Auditors’ Fees Give Clues to Bearish News for Investors
(Davis, CA) — Unexplained increases in a company’s auditor fees may foreshadow a future drop in stock prices, according to a new University of California, Davis, study.
“A rise in audit fees acts to deliver a precursory message about trouble within the company,” said Professor Paul Griffin from the Graduate School of Management.
“Auditors’ fees, which are reported to the Securities and Exchange Commission and are public, will go up if the auditors are worried about irregularities that can cause them to have legal exposure.”
The findings are reported in a paper, “Auditor Fees Around Dismissals and Resignations: Additional Evidence,” published in the December issue of the Journal of Contemporary Accounting and Economics. The paper is co-authored by David Lont, a professor at the University of Otago, New Zealand.
Public companies are required to have independent audits. When a company lacks adequate controls or shareholder protections, and perhaps has weak governance practices, the risk of legal exposure to the auditor rises. To stay in business, the auditor must charge a higher fee to cover this potential risk, the researchers explained. Eventually, the auditor may even resign.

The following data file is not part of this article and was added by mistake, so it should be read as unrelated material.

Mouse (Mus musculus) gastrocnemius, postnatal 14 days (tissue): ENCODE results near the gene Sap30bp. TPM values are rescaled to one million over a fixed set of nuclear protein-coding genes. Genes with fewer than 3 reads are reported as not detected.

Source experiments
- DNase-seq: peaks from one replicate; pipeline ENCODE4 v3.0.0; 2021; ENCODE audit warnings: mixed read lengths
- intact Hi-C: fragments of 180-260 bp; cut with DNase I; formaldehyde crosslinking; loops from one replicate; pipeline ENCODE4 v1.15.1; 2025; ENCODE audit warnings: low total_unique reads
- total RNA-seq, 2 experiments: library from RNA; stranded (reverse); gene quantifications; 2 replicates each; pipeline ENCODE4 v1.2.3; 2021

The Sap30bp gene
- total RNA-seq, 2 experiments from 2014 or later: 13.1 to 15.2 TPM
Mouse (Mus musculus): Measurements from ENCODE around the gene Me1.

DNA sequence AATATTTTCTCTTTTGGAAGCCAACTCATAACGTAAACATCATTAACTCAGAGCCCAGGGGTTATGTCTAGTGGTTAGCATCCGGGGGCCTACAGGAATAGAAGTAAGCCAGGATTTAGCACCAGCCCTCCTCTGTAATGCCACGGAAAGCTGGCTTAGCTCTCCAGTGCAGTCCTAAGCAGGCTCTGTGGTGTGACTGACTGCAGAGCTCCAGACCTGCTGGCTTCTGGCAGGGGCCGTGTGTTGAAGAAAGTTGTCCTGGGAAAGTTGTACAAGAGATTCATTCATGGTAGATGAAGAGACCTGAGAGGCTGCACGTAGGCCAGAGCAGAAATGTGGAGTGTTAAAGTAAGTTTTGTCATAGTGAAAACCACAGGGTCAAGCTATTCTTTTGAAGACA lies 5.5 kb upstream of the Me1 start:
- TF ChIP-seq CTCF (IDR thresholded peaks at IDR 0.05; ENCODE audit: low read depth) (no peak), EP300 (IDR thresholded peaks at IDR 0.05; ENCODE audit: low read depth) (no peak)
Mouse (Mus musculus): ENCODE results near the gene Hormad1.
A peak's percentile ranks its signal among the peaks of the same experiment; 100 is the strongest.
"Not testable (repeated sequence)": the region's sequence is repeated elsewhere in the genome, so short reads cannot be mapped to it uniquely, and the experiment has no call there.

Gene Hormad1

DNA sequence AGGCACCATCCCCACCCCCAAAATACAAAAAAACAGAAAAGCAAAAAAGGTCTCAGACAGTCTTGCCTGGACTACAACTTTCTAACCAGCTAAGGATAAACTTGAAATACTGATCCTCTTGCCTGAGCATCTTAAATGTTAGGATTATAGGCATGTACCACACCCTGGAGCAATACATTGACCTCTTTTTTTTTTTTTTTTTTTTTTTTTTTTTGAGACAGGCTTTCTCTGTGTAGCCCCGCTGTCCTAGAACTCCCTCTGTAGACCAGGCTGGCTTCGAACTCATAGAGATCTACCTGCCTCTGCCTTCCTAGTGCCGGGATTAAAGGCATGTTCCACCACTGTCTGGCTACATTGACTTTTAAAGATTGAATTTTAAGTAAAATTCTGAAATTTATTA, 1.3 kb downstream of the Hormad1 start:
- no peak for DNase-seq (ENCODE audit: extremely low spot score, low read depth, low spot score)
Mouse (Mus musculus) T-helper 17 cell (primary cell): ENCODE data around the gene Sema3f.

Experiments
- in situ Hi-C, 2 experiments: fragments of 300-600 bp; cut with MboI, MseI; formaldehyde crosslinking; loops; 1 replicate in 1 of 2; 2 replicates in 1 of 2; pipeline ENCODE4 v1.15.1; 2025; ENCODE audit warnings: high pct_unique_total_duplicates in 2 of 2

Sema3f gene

“An auditor resignation and the attendant adverse publicity typically causes a significant drop in company stock,” Griffin said.
He said prior research has looked at how auditors’ fees behave after a resignation or dismissal, but not in the many months preceding that – before the auditor leaves.
Researchers also accounted for legitimate reasons auditors’ fees may rise, such as an increase in company size or complexity, or new regulations.
About the UC Davis Graduate School of Management
Established in 1981, the UC Davis Graduate School of Management is consistently ranked among the premier business schools in the United States and internationally. The school has nearly 600 MBA students enrolled in Daytime MBA and Working Professional MBA programs on the UC Davis campus, in Sacramento and in the San Francisco Bay Area. For 16 years consecutive years, U.S. News & World Report has ranked UC Davis among the top 10 percent of MBA programs in the nation. The Economist’s 2010 survey ranks the school’s faculty quality No. 3 in the world. For more information, visit: gsm.ucdavis.edu.